Dwyane Wade: Heat Won't Need No. 1 Seed to Reach NBA Finals
He already figures the Heat can beat the Celtics in the playoffs -- with or without the home-court advantage -- if they are healthy. He has been there. Done that.
"We're not really focused on that (best record). I've won a championship without home court (in 2006). What I really care about is us being healthy, and playing good ball at both ends of the court,'' Wade said before the Heat played the Orlando Magic Thursday night. "If we're seeded 1, 2, or 3, whatever the case, you deal with it.''
The Heat (34-14) went into Thursday night's game with the second-best record in the East, three games behind Boston (37-11) and only a half-game ahead of Chicago. The Magic and Hawks were tied for fourth.
"I just want to focus on good basketball, and let that (playoff seeding) take care of itself,'' he said. "If we're playing well, we'll be fine with wherever we land.''
If San Antonio reaches the NBA Finals from the West, the much-ballyhooed Heat would have to beat both the Celtics and the Spurs without home court advantage. It's the same route the Heat took in 2006 when they finished behind the Pistons in the East and the Mavericks in the West, yet still won a championship.
"We'd like to (catch Boston), but right now the most important thing is how we're playing,'' said Heat coach Erik Spoelstra. "We're as complete as we have been all season long. It only took 47 games, but we've gotten to the point, and now it's a matter of continuing to build on our consistency.''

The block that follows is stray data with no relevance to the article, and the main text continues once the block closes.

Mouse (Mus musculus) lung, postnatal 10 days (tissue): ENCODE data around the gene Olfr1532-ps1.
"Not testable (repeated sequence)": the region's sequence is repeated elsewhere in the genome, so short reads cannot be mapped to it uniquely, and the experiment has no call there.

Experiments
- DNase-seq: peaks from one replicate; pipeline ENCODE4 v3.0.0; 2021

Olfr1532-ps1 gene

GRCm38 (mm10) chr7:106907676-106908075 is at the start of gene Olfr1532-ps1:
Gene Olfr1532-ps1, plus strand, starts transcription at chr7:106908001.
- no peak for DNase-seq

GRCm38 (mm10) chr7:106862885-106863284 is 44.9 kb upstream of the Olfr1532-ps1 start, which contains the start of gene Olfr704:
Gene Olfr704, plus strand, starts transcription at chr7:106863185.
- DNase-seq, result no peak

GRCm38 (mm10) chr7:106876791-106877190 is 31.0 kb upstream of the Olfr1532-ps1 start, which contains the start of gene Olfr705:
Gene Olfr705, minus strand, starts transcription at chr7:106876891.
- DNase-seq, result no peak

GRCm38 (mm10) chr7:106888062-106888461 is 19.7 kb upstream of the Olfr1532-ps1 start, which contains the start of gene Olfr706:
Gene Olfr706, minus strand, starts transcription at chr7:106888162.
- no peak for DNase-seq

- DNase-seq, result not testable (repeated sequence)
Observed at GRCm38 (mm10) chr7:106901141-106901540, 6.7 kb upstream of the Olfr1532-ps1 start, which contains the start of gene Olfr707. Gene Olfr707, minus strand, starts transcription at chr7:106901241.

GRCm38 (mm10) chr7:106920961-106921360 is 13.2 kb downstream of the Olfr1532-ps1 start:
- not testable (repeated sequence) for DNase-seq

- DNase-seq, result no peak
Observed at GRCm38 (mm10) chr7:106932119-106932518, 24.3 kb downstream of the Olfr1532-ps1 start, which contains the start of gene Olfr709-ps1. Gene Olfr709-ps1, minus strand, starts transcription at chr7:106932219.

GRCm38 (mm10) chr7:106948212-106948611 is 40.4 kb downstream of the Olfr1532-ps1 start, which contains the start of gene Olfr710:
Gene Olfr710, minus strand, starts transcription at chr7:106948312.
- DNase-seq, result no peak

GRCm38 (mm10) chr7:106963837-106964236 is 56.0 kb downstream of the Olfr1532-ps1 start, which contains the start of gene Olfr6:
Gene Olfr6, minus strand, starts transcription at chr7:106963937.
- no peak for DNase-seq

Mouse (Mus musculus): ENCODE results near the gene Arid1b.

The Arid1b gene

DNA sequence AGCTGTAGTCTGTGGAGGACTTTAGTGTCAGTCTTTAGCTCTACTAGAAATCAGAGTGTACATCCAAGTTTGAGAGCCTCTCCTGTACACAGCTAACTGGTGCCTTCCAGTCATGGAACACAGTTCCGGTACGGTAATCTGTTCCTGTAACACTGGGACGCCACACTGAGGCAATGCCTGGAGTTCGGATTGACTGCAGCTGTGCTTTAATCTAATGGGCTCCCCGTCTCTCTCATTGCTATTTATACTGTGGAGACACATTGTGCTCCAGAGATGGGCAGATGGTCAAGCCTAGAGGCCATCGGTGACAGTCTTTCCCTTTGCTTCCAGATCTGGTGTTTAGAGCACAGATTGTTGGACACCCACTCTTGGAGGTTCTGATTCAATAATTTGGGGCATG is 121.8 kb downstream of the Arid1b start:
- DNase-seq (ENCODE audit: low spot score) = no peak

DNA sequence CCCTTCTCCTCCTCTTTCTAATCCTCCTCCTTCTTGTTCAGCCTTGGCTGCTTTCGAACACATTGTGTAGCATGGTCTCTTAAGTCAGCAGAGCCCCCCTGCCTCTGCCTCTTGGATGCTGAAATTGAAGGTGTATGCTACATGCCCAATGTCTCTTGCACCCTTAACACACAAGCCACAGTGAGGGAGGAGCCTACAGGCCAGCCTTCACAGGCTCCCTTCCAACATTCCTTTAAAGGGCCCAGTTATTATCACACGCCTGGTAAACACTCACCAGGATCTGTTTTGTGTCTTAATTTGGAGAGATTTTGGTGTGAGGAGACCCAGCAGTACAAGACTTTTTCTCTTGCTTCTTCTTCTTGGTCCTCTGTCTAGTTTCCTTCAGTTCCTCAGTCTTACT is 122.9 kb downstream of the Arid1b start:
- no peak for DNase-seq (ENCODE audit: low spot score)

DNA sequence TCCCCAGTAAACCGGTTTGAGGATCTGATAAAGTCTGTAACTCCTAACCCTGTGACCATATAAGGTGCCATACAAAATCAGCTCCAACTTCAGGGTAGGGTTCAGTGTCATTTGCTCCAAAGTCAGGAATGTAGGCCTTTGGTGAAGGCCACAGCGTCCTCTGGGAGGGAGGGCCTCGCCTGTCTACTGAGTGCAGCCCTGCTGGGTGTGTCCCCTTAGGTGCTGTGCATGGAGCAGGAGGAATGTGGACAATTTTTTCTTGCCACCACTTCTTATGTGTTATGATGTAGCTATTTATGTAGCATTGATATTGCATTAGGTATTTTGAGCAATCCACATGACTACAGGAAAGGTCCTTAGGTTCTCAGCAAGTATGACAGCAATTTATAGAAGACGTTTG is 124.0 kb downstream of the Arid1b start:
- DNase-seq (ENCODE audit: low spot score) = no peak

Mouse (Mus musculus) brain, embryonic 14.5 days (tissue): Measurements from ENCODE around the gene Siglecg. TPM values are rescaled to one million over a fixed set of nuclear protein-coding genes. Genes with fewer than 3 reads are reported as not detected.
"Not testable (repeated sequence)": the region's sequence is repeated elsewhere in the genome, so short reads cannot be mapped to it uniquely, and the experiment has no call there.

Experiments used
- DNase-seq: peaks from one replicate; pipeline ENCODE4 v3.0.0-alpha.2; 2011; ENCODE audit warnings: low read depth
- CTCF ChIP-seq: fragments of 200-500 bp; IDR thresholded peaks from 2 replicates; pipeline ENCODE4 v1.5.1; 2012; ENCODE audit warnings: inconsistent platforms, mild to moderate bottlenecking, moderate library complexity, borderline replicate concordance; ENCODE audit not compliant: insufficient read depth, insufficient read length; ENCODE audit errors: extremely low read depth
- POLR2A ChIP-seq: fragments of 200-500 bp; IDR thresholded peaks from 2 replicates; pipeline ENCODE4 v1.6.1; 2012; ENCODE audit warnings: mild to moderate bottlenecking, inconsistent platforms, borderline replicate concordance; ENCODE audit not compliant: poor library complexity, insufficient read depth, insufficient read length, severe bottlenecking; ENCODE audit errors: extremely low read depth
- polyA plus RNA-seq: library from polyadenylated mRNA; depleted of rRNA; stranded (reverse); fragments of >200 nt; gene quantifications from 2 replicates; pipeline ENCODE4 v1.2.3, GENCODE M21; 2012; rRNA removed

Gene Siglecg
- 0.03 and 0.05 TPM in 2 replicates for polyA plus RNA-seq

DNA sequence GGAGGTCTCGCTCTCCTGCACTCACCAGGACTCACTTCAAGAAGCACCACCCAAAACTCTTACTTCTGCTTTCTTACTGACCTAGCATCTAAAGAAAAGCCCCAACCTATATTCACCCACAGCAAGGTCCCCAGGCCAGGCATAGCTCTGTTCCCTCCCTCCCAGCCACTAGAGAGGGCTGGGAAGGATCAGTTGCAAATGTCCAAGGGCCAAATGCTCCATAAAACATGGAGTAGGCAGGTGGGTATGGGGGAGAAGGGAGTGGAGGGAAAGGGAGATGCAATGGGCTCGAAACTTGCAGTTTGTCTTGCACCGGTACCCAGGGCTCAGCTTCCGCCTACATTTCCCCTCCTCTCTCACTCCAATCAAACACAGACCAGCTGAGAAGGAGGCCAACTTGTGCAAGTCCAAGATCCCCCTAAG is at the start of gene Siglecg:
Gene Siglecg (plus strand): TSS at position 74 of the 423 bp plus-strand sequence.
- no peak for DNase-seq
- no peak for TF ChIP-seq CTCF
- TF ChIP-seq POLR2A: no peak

When the Heat beat Oklahoma City Sunday, it marked the first time this season that Wade, LeBron James, Chris Bosh and Mike Miller -- their four best players -- all played together. Every one of them has missed at least two games with injuries or illnesses.
The lack of continuity is a big reason why the Heat -- for all the hoopla surrounding them -- has been a strangely inconsistent team this season. They have had winning streaks of 12 and nine games. They also have had losing streaks of four and three games, which is not normal for a team with serious championship aspirations.
Spoelstra believes that the Heat will be playing considerably better at playoff time than at any point they have reached in the regular season.
"Are we close to how we want to be playing?'' he repeated the question. "No. We're coming off the least efficient month this season in January. We didn't play good ball. We have not reached our potential. We're looking to have a bounce-back month in February.''
The Heat were 15-1 in December, but only 9-5 in January. Wade will start February looking for his fourth consecutive game of scoring at least 30 points, which would match the franchise record he already holds.
Even though January was not a good month for the Heat, it marked the best offensive month of the season for James, who averaged 30 points, 8.4 rebounds and 7.4 assists.
James has upped his scoring each month this season, going from 20.5 points in October, to 24.6 points in November and 25.2 points in December.
"We're looking at the next 10 weeks as a critical time for our team,'' Spoelstra said. "It's time for us to build on the continuity we have and take another jump.''